Deletion of Mthfd1l causes embryonic lethality and neural tube and craniofacial defects in mice.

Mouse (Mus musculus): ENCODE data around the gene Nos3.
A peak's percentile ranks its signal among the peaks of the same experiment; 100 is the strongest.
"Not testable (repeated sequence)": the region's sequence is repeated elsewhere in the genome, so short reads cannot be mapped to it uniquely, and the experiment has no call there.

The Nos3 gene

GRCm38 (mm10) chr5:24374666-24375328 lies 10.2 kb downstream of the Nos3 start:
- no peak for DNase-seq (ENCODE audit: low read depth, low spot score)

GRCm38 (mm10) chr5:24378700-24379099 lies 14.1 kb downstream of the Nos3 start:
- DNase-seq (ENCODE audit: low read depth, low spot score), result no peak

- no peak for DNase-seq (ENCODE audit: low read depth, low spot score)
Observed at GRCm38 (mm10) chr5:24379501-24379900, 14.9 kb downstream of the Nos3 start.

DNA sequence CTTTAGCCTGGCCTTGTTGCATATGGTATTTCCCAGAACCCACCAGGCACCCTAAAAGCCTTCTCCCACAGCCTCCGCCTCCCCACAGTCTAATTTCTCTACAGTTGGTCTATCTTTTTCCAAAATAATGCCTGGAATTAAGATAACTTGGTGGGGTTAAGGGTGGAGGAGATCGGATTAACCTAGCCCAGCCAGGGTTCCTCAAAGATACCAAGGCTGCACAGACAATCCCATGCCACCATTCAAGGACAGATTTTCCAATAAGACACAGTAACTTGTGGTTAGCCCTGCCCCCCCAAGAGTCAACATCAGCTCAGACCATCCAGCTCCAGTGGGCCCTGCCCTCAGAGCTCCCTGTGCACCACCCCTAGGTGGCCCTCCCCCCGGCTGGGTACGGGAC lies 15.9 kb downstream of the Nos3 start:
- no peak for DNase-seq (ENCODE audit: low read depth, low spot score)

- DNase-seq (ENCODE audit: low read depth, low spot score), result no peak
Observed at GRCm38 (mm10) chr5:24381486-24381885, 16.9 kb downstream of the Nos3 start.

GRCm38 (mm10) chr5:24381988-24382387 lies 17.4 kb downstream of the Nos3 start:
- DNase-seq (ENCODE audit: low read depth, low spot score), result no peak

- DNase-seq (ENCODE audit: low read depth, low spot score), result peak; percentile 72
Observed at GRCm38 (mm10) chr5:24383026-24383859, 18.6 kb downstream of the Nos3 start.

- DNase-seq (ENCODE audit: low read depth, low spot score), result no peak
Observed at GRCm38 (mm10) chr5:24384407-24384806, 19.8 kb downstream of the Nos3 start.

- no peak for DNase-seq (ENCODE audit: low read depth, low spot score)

Maternal supplementation with folic acid is known to reduce the incidence of neural tube defects (NTDs) by as much as 70%. Despite the strong clinical link between folate and NTDs, the biochemical mechanisms through which folic acid acts during neural tube development remain undefined. The Mthfd1l gene encodes a mitochondrial monofunctional 10-formyl-tetrahydrofolate synthetase, termed MTHFD1L. This gene is expressed in adults and at all stages of mammalian embryogenesis with localized regions of higher expression along the neural tube, developing brain, craniofacial structures, limb buds, and tail bud. In both embryos and adults, MTHFD1L catalyzes the last step in the flow of one-carbon units from mitochondria to cytoplasm, producing formate from 10-formyl-THF. To investigate the role of mitochondrial formate production during embryonic development, we have analyzed Mthfd1l knockout mice. All embryos lacking Mthfd1l exhibit aberrant neural tube closure including craniorachischisis and exencephaly and/or a wavy neural tube. This fully penetrant folate-pathway mouse model does not require feeding a folate-deficient diet to cause this phenotype. Maternal supplementation with sodium formate decreases the incidence of NTDs and partially rescues the growth defect in embryos lacking Mthfd1l. These results reveal the critical role of mitochondrially derived formate in mammalian development, providing a mechanistic link between folic acid and NTDs. In light of previous studies linking a common splice variant in the human MTHFD1L gene with increased risk for NTDs, this mouse model provides a powerful system to help elucidate the specific metabolic mechanisms that underlie folate-associated birth defects, including NTDs.